Barn Manners: Banish The Borrowers? November 05 2010, 0 Comments

Hey, can I borrow that saddle pad?

Question:  There’s a person in our barn who is constantly borrowing things from everyone else—polo wraps, boots, bits, spurs, stirrups, she even used someone else’s saddle for the entire show season. We all know it’s expensive to ride, and you can’t always afford to buy everything your horse needs. And I don’t mind lending things out once in a while. But this chronic lending seems to be a solution rather than a stop-gap measure. In my opinion, if you can’t afford to be in the sport, get out. Harsh, I know. Should I share my views or sit back and continue to watch this person benefit from everyone’s generosity?

Answer: Ouch! I see we’ve touched on a sensitive subject. Understandable. Most of us work darn hard to pay to (or, ahem, to pay for someone else to) participate in this sport. And it doesn’t come cheap. Board, supplements, lessons, equipment and vet bills are just a few of the regular required outlays. Horse shows add a whole new level of stomach-churning expense to the equation.

Your barn-mate may be suffering from “reality-deficit.” Her equestrian trousseau is obviously not complete. She’s been fortunate up to now to benefit from the generosity of others, but it sounds like it may be time for her to invest in some additional essentials.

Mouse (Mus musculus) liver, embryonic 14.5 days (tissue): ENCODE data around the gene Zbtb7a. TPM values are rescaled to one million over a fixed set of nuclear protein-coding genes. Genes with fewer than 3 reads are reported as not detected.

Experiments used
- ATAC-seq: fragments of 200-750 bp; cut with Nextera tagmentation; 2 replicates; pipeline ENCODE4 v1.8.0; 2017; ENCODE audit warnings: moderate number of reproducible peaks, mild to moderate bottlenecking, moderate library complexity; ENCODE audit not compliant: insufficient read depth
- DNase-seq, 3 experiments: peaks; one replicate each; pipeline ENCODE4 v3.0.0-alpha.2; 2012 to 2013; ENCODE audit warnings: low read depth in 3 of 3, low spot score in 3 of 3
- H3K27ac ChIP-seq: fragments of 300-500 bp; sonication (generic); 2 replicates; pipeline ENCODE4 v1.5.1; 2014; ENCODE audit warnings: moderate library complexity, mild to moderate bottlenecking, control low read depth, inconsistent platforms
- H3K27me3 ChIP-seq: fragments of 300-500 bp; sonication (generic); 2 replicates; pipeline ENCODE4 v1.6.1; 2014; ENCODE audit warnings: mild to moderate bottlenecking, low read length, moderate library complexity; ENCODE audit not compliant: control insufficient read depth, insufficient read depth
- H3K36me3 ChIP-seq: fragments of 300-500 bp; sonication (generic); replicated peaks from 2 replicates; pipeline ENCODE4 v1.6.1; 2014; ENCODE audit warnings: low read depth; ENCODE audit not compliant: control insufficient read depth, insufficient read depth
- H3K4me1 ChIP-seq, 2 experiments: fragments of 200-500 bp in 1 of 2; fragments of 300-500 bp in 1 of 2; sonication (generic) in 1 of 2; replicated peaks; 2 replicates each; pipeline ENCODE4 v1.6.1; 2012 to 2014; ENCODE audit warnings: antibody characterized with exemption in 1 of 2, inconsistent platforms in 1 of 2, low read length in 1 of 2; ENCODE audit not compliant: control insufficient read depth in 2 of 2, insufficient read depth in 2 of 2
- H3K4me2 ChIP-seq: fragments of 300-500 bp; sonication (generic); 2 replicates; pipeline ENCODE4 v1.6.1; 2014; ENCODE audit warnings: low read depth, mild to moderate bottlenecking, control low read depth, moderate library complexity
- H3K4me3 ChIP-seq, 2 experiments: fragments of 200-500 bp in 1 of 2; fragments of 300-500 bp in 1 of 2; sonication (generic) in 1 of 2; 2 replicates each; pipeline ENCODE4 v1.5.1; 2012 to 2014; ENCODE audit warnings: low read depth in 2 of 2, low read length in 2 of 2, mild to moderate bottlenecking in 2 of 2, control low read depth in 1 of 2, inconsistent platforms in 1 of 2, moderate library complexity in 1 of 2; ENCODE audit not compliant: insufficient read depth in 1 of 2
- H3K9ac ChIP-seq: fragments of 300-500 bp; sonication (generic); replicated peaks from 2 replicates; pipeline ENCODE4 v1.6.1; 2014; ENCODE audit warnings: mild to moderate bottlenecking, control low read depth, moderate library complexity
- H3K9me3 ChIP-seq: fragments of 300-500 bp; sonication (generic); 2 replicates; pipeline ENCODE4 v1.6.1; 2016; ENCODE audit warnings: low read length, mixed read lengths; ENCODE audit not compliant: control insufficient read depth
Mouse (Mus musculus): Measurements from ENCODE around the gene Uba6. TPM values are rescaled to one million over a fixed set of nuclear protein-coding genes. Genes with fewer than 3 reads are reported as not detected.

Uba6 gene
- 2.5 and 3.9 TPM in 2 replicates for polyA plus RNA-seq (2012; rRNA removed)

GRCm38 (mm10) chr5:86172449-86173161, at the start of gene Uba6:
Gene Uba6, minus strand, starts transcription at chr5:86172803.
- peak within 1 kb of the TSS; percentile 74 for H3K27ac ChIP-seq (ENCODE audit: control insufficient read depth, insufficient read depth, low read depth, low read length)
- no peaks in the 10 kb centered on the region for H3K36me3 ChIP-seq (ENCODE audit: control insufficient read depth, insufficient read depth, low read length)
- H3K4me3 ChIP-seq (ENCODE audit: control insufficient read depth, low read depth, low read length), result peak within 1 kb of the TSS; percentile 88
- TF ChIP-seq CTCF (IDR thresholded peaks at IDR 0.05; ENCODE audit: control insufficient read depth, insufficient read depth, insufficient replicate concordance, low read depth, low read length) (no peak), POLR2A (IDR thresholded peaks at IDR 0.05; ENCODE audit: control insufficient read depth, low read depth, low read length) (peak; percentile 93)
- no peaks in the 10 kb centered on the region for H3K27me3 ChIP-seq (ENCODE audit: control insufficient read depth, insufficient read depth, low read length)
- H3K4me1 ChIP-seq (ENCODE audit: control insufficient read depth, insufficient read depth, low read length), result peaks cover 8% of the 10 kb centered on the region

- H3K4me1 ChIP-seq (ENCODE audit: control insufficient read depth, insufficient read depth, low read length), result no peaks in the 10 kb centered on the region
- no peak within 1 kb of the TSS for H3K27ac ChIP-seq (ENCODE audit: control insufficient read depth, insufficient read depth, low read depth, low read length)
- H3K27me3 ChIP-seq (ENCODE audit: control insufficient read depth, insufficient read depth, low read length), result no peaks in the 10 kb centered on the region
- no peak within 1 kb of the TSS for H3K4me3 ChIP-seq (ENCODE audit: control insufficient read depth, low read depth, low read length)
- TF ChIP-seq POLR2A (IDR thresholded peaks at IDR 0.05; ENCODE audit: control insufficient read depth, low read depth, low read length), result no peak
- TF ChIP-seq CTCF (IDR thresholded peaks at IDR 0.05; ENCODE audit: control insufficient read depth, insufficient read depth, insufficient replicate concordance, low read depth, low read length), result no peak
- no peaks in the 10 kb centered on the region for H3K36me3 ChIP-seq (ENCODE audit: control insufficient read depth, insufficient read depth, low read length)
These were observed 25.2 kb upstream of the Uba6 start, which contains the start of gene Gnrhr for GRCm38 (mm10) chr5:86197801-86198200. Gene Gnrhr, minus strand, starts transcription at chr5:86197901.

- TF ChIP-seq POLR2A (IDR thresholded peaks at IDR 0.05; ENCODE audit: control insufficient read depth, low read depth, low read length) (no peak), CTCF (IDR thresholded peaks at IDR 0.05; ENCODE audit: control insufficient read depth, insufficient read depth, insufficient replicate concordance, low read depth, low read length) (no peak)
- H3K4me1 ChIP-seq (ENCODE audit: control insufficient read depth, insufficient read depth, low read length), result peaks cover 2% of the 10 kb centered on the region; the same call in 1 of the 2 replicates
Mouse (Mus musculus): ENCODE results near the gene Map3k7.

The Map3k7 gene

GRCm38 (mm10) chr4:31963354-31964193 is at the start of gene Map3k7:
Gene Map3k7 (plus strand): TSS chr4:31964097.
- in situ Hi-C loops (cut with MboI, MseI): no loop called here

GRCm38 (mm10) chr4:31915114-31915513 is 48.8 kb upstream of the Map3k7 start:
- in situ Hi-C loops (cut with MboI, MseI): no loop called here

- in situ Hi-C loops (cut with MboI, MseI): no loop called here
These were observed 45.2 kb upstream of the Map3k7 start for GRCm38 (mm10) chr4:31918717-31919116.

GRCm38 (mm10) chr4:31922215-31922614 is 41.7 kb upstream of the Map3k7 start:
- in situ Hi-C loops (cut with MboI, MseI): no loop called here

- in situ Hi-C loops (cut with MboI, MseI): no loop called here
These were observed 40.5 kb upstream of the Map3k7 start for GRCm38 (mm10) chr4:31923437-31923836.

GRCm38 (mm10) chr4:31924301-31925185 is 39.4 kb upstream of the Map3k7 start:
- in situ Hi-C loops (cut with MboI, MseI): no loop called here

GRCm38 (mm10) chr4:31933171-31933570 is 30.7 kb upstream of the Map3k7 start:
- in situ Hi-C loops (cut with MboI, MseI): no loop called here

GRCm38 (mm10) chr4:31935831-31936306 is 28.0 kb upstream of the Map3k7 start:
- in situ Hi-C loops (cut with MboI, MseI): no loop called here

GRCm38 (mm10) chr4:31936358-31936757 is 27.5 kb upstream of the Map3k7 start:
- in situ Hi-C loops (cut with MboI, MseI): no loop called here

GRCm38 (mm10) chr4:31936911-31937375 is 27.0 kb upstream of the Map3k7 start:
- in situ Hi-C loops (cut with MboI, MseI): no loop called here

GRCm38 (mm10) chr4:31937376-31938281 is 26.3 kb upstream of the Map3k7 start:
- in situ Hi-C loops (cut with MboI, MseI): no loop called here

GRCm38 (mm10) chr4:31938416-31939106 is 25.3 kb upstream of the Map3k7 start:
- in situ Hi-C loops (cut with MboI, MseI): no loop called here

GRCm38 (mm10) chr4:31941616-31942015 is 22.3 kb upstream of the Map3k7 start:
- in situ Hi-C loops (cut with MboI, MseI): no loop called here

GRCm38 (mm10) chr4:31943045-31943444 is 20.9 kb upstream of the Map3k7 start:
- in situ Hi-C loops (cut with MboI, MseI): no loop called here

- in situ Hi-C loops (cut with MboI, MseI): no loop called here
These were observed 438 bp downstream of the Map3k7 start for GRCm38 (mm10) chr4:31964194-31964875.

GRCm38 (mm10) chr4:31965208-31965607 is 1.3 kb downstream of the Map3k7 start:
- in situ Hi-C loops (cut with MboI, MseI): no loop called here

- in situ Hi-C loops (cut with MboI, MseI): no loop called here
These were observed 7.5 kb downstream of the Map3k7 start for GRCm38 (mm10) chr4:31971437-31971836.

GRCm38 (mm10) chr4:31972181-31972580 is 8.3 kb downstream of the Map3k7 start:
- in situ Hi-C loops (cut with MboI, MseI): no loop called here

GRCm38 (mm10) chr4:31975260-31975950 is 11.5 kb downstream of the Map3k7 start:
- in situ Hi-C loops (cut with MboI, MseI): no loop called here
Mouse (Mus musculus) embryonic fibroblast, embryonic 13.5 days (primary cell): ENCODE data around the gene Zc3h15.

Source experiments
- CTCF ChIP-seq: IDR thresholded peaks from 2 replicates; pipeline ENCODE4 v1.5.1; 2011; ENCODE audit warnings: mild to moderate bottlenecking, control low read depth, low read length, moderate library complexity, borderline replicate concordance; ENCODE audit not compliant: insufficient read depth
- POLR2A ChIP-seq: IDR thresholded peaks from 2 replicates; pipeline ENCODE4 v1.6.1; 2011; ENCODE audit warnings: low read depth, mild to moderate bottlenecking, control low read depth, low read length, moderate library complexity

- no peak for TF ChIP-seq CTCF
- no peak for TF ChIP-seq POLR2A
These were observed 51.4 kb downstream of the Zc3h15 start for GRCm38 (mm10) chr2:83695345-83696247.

What’s the reason for the disconnect? There could be many. She may not know what she needs or the best way to go about getting it. Or, as you suspect, she could be taking advantage of others. But I’m guessing that her intentions are not that intentional or nefarious.

Don’t share your own items if you don’t want to. If asked, say: “Sorry, I don’t lend out my equipment. Thanks for understanding.” That should leave no doubt about your opinion on lending.

If this boarder is a tween or teen with non-horsey parents, it’s likely that her mom and dad have no idea the extensive borrowing is taking place. Perhaps her trainer or someone else in the barn could sit down with the kid and parents and help them write a list of items they need, ranking them by priority. Share the barn’s favorite second-hand tack shops and favorite online bargain sites too. This approach can work with adults too.

There are a lot of junior riders headed to finals this weekend that are there not only because of the blessing of borrowed tack, but also borrowed horses driven in a borrowed trailer.

Yes, our sport is expensive, but it’s also a sport that brings out the spirit of generosity in many of us.

This article first appeared on The Chronicle of the Horse website.